GLORIES OF WEXFORD
RODERIC DUNNETT reports from the continuing Opera Festival
<< Continued from yesterday
Wexford's third 'rediscovery' proved not only fascinating and tuneful,
but a rip-roaring audience success (to judge by the cheering and stamping
in the aisles). Moniuszko's Straszny Dwór (The Haunted
Manor) - virtually Poland's national opera - is a dazzling example of
tunefulness and wit cloaking a profoundly serious subtext.
Here, the national importance of certain key arias (notably those of
Miecznik, Stefan, Skoluba) was wholly masked by Michal Znaniecki's delightfully
original comic direction, a hilarious send-up which had the audience eating
from the palm of his hand.
The 'haunted manor' is in fact Poland itself, partitioned between Prussia,
Austria and Russia since the 1790s, and only just, by Chopin's time, beginning
to rebuild its national aspirations. All
the main characters directly or indirectly underline this crucial fact.
The breathtakingly beautiful duet with which Moniuszko introduces Miecznik's
two daughters, Hanna (Iwona Hossa) and Jadwiga (the gorgeous Hungarian mezzo
Viktoria Vizin) was fractionally eclipsed by the bathroom activity going
on around it; Skoluba's magnificently haunting aria (Piotr Nowacki) was
weakened by being delivered upstage, and both Stefan's heartsearing 'musical
clock' aria and Miecznik's homily on the merits of patriotism (Zenon Kowalski)
felt overshadowed by the general jollifications.
But Hanna's coloratura aria in Act IV, which earned Iwona Hossa a near-standing
ovation, permitted Moniuszko's tingling score (no mere musical parody, but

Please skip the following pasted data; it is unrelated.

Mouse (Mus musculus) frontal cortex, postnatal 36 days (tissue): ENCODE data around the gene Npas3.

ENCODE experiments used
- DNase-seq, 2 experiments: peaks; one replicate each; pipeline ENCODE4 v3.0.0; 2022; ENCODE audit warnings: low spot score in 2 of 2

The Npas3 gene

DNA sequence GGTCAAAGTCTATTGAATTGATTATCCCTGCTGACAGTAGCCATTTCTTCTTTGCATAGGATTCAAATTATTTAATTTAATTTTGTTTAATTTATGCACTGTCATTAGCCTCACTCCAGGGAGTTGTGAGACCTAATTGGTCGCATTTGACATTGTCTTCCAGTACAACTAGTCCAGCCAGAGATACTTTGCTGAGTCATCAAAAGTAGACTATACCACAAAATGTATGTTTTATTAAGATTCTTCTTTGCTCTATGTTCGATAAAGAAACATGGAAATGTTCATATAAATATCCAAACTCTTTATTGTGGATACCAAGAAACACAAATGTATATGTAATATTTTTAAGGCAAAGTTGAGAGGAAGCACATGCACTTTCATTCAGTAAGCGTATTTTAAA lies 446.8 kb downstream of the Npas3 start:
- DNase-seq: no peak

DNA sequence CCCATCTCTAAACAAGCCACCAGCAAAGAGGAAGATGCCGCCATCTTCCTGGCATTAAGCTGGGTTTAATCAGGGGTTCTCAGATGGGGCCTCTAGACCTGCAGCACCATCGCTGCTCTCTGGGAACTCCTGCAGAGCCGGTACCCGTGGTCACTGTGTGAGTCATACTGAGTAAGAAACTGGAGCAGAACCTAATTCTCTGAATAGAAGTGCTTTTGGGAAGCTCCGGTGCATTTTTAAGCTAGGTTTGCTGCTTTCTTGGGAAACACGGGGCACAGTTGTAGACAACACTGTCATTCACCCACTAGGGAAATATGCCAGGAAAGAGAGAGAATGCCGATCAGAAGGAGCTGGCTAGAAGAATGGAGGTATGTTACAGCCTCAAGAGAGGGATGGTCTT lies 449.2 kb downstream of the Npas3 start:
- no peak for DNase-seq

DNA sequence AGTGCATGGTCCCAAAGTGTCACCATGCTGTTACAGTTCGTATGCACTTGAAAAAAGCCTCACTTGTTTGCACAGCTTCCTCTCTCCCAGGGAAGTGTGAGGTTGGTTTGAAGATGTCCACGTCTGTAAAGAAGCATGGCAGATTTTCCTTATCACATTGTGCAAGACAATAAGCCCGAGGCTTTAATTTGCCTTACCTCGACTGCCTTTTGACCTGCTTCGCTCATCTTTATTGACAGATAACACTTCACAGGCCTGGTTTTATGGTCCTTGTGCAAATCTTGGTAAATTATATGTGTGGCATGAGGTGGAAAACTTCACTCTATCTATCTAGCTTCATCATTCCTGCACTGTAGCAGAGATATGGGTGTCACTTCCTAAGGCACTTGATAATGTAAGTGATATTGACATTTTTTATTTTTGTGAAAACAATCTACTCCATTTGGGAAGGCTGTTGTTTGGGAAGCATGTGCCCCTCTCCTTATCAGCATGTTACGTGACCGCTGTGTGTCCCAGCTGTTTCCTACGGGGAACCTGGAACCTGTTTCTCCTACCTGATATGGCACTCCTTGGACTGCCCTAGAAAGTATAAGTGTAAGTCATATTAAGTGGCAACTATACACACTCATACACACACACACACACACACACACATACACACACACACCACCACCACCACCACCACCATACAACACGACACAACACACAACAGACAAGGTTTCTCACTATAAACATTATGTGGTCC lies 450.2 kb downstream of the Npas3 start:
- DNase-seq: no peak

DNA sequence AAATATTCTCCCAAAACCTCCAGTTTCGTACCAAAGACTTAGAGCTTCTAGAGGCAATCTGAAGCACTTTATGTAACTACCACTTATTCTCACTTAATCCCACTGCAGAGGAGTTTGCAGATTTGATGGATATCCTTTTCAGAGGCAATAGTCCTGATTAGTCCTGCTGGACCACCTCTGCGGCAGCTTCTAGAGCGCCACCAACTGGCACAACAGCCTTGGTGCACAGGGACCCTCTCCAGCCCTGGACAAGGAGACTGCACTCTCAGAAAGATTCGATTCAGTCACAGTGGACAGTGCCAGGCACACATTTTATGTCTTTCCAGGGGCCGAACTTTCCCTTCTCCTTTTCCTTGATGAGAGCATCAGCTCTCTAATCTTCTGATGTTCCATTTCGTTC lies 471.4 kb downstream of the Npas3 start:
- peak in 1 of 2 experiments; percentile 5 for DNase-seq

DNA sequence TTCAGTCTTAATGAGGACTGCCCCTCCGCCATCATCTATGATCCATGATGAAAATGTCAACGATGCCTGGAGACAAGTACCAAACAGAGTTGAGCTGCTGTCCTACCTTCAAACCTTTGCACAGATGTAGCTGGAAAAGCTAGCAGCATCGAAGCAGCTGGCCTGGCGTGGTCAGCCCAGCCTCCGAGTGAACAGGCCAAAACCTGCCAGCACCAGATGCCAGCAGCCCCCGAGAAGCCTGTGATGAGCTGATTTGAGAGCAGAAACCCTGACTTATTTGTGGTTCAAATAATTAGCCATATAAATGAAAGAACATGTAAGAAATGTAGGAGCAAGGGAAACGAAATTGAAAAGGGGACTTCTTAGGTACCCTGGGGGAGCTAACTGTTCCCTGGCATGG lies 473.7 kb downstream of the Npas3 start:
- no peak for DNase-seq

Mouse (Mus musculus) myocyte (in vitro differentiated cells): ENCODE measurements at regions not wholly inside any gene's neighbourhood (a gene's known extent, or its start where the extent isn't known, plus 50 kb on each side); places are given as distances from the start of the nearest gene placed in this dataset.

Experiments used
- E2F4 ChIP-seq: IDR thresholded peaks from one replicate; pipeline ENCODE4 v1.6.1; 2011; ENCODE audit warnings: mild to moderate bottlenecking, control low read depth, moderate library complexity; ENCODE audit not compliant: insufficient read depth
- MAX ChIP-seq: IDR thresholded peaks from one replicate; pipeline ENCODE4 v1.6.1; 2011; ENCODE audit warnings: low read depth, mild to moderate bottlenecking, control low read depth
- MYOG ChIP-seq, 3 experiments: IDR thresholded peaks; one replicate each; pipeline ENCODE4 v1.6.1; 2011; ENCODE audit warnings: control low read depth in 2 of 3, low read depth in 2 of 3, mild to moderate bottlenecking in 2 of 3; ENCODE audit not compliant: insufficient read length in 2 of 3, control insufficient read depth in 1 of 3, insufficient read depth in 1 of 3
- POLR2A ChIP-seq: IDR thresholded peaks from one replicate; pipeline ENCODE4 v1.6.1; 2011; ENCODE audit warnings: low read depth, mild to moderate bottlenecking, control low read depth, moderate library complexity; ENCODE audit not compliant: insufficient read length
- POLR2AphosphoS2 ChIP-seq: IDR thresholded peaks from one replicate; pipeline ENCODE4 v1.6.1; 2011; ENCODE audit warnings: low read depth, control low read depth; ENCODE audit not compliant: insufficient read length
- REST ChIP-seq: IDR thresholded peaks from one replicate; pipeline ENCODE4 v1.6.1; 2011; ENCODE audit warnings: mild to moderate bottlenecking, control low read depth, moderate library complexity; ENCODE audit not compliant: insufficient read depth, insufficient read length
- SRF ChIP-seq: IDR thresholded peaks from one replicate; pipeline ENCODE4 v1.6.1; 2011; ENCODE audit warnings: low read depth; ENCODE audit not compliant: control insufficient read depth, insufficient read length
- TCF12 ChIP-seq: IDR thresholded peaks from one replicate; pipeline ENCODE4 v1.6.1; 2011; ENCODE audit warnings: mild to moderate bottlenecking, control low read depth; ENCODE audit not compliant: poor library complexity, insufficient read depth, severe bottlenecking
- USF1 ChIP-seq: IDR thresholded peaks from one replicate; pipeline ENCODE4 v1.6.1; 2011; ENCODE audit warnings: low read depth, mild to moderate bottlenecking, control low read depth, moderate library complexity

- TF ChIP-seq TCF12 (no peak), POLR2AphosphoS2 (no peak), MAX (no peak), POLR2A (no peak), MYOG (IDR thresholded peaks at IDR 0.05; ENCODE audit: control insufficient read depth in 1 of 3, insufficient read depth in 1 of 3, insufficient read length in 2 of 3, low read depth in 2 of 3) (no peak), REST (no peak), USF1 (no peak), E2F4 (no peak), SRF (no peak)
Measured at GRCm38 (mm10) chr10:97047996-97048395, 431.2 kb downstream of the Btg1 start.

an artful and inspired fusion of Italian and German models, not to mention
a rich ensemble opera in direct line of descent from Mozart's Cosi)
to emerge in its true glorious colours. Also
pick of an all-round strong cast were Leszek Swidzinski as a Mr. Tattle-like
Damazy, bizarrely paired (in the red-and-white colours of Poland's national
flag) with Elizabeth Woods's outrageously (but aptly) overacted aunt Czesnikowa;
and as the two brothers and comrades-in-arms, Stefan and Zbigniew, the tenor
Dariusz Stachura (picking up after a vocally insecure Act I), and above
all the magnificently talented young Polish bass, Jacek Janiszewski.
Janiszewski, voted undisputed winner of last year's International Moniuszko
Vocal Competition in Warsaw by a jury headed by Irina Arkhipova, René
Kollo and Régine Crespin, has a fabulous voice and an impressive
range : major opera companies in the United States and Europe should fall
over themselves to book him up for their Sparafucile, Ferrando (Trovatore),
Sarastro, Colline or Commendatore.
Janiszewski is also a gifted oratorio singer and Lieder recitalist, well
versed (thanks to studies with Kurt Moll) in Schumann, Schubert and mainstream
German and Polish repertoire. He and his Straszny Dwór colleagues
joined in some spellbinding renderings of Polish Songs (by Moniuszko, Karlowicz
and others); likewise the Azerbaijan-born and Italian-domiciled bass, Eldar
Aliev and the Warsaw Teatr Wielki tenor soloist, Dariusz Stachura, impressed
hugely in the first of Wexford's lunchtime solo recital series. These packed
song recitals in St.Iberius's church easily rival the Wigmore Hall for the
seriousness - and the warm receptiveness - of their well-informed audiences.
Top accolade to Wexford's chorus-master, Lubomir Matl, under whose direction
this year's (largely Czech) Wexford Festival chorus produced singing of
such range of dynamic, brilliance and warmth of sound, fine tuning and attention
to detail as to pay handsome dividends all round.
Wexford's Artistic Director, Luigi Ferrari, announced at last Sunday's
Press Conference that at next year's Festival the three operas will be Tchaikovsky's
Orleanskaya Deva (The Maid of Orleans), Adolphe Adam's Si
j'etais roi, and Conchita, by Riccardo Zandonai.
Copyright © Roderic Dunnett, October
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